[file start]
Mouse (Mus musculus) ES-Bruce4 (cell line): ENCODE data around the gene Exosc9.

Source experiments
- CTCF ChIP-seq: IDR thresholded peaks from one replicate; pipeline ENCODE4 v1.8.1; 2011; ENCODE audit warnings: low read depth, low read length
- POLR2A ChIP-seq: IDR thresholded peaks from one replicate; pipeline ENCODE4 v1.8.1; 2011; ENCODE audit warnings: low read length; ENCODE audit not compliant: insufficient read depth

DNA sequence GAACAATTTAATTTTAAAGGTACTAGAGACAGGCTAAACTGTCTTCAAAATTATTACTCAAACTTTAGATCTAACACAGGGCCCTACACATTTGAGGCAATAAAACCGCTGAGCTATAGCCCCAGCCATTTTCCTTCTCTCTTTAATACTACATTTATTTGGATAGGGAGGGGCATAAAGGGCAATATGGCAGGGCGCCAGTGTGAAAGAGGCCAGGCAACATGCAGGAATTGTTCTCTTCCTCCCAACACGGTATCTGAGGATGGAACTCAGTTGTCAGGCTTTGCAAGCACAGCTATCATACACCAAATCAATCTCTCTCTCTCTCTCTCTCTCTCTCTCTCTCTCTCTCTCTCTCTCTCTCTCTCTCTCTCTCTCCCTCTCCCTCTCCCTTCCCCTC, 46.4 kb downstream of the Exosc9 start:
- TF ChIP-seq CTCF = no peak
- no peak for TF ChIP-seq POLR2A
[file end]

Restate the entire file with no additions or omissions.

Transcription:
Mouse (Mus musculus) ES-Bruce4 (cell line): ENCODE data around the gene Exosc9.

Source experiments
- CTCF ChIP-seq: IDR thresholded peaks from one replicate; pipeline ENCODE4 v1.8.1; 2011; ENCODE audit warnings: low read depth, low read length
- POLR2A ChIP-seq: IDR thresholded peaks from one replicate; pipeline ENCODE4 v1.8.1; 2011; ENCODE audit warnings: low read length; ENCODE audit not compliant: insufficient read depth

DNA sequence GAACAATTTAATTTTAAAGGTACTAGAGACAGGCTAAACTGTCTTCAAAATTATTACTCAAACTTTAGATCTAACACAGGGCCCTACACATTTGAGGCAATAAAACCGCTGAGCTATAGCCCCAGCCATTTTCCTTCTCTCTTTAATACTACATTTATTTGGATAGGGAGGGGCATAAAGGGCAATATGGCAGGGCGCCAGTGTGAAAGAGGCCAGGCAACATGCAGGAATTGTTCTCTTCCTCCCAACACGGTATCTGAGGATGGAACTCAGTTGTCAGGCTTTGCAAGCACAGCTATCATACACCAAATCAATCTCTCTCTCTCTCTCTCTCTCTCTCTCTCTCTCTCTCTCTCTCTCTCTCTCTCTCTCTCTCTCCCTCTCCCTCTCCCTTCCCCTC, 46.4 kb downstream of the Exosc9 start:
- TF ChIP-seq CTCF = no peak
- no peak for TF ChIP-seq POLR2A